Data retention, while once a nice-to-have for many businesses, has become increasingly important to legal and regulatory compliance—and is poised to become a major priority for businesses everywhere in the coming years. The acceleration of global data privacy laws (which have continued to increase since the EU launched the General Data Protection Regulation (GDPR) in 2018) has finally collided with the vast data stores held by organizations, meaning that it’s now a requirement for businesses to understand their data and defensibly delete unnecessary information.
Amy Olivares, Manager of Corporate Governance & Compliance for manufacturing firm Blount International, understood the impact that the GDPR would have on their data retention practices almost immediately.
“That was one that I quickly escalated to our senior leadership team—that the GDPR was not [just] a European thing,” says Olivares. “It was not going to go away and there would be a domino effect in other countries. I knew we really needed to get started sooner rather than later so that we weren’t stuck playing catch-up.”
In her role, Olivares monitors the regulatory landscape. She knew their team was incapable of creating a new European framework while thinking about other locations as they arose. Rather, the approach was to have a global lens because the resources to support multiple processes were lacking.
“In a nutshell, it was my role to provide that awareness and develop that roadmap,” says Olivares. “We had a manageable, phased approach because we couldn’t just say ‘this is everything we need to do and we need to get it done within this time, period,’ or I would not have buy-in—I would have burn-out. I rely on a lot of other resources, so I really needed to make sure it was bite-sized manageable pieces as we phased through the process.”
Olivares first looked to Blount’s old retention schedule, but what found that it was too complicated.
“It was pages, and pages, and pages of records that we expected our employees to scroll through and then search for their particular record to identify the retention period,” says Olivares. “It’s just not sustainable. It wasn’t intuitive. And then to go through that process over and over, because once we created a retention schedule it was just a snapshot in time. We realized we needed some kind of living, breathing document.”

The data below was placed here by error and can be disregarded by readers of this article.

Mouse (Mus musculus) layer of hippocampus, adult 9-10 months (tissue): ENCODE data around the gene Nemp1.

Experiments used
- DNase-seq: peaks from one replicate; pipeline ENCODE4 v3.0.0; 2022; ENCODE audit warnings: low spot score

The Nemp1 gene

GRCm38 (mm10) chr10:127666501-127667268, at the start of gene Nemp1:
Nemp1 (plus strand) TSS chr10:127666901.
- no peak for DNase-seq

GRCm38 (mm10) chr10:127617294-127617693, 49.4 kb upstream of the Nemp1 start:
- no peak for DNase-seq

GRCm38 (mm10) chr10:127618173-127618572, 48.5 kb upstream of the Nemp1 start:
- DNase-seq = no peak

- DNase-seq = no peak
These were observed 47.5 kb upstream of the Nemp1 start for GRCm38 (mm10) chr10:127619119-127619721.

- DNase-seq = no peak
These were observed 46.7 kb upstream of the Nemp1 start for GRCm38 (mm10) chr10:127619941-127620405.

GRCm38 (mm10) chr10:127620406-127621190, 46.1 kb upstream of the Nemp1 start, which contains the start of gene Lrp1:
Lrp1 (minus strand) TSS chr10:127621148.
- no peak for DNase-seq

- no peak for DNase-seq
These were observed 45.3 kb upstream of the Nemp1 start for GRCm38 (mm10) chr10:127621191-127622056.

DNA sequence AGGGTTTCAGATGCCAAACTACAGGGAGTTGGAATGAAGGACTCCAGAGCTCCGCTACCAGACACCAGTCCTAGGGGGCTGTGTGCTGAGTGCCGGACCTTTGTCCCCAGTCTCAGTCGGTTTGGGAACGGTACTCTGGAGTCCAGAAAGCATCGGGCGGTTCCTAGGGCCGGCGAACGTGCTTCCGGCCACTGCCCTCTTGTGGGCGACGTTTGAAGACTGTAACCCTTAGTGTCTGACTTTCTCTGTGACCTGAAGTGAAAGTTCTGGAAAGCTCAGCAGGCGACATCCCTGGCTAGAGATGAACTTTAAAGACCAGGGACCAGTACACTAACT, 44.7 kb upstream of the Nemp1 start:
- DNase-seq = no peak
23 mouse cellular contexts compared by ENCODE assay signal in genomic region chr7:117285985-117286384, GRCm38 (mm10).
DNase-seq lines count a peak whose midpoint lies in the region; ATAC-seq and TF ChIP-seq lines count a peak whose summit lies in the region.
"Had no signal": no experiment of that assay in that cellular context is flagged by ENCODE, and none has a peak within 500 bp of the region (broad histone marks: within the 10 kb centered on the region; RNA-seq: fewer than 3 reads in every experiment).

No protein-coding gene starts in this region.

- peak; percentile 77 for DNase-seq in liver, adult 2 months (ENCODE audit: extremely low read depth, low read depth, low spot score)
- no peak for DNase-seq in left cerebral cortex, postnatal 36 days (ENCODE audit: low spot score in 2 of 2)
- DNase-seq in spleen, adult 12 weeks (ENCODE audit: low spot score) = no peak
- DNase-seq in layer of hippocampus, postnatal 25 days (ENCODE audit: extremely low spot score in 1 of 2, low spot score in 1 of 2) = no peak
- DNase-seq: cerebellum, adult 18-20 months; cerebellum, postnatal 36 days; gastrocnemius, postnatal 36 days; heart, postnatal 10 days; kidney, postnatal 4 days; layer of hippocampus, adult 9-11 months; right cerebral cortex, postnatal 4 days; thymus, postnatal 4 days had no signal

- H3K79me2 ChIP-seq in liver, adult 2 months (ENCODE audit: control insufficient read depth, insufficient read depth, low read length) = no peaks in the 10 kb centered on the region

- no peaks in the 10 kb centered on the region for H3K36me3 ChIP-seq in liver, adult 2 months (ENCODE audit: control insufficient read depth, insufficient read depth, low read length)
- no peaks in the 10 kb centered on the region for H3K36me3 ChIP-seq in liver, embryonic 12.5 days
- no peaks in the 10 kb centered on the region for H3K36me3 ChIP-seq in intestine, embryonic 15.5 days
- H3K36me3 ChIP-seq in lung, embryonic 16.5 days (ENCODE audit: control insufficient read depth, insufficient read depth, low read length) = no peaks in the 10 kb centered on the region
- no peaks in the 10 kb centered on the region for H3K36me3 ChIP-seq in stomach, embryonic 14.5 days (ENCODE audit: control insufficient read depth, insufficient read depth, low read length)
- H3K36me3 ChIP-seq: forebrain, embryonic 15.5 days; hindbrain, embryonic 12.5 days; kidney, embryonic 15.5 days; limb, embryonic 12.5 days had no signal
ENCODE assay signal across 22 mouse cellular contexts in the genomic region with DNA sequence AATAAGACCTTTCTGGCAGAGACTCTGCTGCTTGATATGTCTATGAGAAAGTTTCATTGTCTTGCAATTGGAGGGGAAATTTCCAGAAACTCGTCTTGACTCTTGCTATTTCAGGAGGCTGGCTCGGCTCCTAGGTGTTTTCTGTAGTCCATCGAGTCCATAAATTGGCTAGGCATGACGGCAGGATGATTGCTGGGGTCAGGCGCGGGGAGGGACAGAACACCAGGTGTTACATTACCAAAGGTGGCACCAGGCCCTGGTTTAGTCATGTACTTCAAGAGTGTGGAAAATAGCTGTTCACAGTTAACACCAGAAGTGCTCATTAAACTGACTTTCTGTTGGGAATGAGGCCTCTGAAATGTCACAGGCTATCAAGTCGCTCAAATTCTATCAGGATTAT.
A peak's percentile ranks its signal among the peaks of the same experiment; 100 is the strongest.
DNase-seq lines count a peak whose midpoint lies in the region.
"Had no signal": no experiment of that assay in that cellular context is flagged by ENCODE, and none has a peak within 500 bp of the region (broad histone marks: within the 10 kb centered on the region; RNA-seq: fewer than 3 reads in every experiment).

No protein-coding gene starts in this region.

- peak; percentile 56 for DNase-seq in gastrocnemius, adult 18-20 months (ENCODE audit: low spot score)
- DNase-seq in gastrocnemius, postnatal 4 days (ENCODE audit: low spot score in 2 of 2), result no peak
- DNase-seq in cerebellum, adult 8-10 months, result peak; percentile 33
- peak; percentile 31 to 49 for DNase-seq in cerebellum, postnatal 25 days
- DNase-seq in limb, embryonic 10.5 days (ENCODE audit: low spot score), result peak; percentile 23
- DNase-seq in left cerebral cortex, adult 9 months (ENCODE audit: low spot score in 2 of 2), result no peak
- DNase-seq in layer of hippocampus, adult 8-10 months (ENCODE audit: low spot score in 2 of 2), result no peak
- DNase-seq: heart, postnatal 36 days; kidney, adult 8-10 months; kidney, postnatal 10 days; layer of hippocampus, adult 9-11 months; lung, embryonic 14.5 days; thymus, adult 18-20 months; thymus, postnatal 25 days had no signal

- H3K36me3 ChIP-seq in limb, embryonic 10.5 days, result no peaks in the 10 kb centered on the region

Establishing True Compliance Through Technology
As Olivares took stock of what she had in Blount’s data retention schedule, she realized there was no visibility, which would be necessary for reporting to EU regulators.
“We lacked the ability to demonstrate our compliance efforts and that we’re actually following our retention schedule,” says Olivares. “That was when I reached out to Exterro to help resuscitate the retention policy and schedule. How can I have better visibility and actually create a record management program and not treat it as a project, but more of a program? After that, I was able to achieve that visibility oversight and the accountability.”
Her first objective was to understand her data and why they were keeping what they stored—to truly know their data. As part of their initial efforts to comply with GDPR, Olivares undertook a data mapping exercise, only to realize that she needed automated retention capabilities.
“I mentioned this isn’t a ‘nice-to-have’—it is ‘we must have this,’” says Olivares regarding conversations with executives. “We cannot sustain manual processes.
We just don’t have the bandwidth. Now, with the Exterro platform, I have it all in one: an up-to-date data inventory with the retention schedules, and the platform just ties them together nicely. And that, for me, was really the ‘a-ha’ moment that it was all encapsulated in one. You have the true lifecycle of the record all the way from initial collection. You have all of the elements you need to comply under the GDPR and other privacy frameworks.”
Olivares says that the ability to see reportable data has been transformational in how her team is able to comply with major regulations through better understanding and implementation of best practices.
“It really painted a picture,” says Olivares. “You are able to see how the information is actually being retained, what the businesses reason is, etc. The reporting really helps in some conversations where we didn’t document the business need or requirement, and that really helps to identify some of the higher risk data and processing activities.”
Overall, Blount and Olivares say that their visibility and data hygiene practices have vastly improved, including now tracking off-site records that may have been sent to vendors or other third-parties.
“Having that visibility and having that regular cadence for data destruction is going to be very, very important for us—and, in the future, a cost savings,” says Olivares. “We’re not paying as much for the monthly storage fees and we’re actually being more active in terms of ensuring those records are destroyed.”